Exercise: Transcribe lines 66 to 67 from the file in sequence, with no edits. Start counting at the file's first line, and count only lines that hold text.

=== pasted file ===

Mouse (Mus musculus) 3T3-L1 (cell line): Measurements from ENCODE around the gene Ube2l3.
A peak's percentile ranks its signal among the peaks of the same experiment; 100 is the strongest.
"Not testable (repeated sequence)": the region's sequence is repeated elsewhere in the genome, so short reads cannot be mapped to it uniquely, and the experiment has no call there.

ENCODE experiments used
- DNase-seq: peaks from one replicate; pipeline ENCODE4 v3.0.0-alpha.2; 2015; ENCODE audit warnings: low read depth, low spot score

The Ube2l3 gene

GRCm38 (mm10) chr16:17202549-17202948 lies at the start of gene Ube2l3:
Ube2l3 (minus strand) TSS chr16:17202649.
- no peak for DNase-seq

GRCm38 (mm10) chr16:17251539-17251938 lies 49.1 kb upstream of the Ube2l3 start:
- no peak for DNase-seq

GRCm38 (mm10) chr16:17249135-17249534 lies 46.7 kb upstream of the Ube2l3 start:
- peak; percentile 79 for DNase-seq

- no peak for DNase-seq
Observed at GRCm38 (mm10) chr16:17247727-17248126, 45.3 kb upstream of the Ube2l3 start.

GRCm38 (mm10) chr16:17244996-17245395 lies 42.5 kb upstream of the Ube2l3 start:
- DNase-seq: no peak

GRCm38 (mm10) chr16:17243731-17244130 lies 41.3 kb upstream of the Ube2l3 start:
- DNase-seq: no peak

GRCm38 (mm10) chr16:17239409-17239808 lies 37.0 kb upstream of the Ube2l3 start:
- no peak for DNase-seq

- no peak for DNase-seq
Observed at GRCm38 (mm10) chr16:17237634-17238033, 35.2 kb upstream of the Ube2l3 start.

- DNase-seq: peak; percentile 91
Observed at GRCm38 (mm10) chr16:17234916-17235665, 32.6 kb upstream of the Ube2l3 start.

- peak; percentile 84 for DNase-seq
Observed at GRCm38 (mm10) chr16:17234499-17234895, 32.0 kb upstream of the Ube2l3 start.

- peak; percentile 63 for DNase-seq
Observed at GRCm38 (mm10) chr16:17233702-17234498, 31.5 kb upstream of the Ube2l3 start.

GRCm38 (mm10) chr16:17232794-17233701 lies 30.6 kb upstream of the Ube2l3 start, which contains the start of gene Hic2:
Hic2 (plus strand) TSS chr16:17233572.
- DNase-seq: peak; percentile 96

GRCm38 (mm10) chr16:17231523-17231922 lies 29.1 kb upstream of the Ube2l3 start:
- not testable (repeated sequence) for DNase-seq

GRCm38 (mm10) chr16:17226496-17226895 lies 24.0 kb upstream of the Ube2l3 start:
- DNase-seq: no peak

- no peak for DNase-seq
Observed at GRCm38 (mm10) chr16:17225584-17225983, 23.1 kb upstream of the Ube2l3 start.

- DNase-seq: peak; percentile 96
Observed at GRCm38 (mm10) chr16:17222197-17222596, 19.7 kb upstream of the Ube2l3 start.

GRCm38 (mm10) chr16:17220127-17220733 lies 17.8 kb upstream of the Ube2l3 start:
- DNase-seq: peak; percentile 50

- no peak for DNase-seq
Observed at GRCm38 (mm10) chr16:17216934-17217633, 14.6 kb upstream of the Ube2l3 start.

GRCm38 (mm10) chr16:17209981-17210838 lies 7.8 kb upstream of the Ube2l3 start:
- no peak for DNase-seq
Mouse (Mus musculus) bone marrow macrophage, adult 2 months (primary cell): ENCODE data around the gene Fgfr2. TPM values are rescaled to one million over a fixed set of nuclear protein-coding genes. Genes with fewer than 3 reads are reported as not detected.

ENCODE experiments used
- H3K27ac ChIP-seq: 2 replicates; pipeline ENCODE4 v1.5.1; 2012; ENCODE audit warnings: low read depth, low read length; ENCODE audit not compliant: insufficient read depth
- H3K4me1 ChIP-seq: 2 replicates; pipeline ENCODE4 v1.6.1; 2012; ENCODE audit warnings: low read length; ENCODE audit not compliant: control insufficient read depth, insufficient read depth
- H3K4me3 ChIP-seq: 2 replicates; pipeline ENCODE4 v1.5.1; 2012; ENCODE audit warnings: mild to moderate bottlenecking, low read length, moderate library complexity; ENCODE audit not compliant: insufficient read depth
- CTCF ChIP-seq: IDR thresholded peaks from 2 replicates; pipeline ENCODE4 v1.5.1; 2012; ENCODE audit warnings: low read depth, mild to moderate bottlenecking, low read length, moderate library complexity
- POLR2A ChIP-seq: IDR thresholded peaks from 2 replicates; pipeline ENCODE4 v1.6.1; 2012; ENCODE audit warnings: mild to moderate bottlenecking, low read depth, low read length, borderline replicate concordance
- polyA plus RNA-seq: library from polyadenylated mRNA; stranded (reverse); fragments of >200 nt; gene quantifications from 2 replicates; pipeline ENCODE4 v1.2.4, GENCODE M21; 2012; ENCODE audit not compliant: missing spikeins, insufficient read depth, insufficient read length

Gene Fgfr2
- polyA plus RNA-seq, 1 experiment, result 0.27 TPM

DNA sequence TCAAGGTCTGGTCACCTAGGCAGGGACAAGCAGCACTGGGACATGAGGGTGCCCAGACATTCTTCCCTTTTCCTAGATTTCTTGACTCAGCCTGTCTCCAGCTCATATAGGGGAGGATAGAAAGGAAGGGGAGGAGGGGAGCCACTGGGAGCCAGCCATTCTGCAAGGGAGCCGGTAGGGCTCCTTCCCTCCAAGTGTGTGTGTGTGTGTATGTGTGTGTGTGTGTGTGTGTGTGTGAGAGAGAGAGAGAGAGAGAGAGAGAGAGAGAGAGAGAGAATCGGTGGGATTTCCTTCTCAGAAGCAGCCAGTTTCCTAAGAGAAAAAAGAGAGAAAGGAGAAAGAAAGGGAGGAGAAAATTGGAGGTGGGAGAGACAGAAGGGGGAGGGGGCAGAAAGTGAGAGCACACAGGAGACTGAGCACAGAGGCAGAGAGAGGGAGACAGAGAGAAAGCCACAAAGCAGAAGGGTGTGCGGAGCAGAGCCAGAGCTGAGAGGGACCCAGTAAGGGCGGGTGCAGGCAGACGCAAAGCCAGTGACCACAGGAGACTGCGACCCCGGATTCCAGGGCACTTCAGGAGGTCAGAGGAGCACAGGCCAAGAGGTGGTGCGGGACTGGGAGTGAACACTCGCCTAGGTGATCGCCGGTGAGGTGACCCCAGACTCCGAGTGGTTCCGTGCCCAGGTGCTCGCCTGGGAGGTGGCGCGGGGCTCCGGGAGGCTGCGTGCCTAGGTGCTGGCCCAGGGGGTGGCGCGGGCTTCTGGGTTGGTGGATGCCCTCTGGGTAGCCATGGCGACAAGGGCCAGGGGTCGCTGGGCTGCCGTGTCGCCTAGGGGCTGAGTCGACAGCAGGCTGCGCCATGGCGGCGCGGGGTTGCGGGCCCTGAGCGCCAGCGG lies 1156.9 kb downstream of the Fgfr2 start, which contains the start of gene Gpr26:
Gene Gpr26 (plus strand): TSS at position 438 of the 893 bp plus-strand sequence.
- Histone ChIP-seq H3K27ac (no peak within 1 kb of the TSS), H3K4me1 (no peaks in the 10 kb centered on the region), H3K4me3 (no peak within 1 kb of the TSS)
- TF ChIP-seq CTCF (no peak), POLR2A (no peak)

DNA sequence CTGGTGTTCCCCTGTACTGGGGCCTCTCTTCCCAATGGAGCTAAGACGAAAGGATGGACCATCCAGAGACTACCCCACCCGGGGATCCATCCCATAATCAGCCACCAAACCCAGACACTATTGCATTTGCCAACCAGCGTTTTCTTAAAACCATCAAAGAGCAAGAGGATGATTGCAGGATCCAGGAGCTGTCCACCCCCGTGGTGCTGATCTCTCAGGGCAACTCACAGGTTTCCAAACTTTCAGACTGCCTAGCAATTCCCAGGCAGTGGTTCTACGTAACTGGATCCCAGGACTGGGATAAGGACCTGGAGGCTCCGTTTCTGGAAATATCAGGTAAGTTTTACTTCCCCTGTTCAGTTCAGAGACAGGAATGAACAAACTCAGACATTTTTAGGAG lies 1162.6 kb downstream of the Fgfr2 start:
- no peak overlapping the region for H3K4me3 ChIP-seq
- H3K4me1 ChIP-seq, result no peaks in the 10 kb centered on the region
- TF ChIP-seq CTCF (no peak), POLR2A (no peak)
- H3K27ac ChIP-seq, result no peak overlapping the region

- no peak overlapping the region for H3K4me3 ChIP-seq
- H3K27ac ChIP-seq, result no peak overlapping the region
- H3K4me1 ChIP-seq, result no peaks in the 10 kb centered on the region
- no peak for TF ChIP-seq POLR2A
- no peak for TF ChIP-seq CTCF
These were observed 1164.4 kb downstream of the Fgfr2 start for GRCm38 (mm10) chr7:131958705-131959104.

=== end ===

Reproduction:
- no peak overlapping the region for H3K4me3 ChIP-seq
- H3K27ac ChIP-seq, result no peak overlapping the region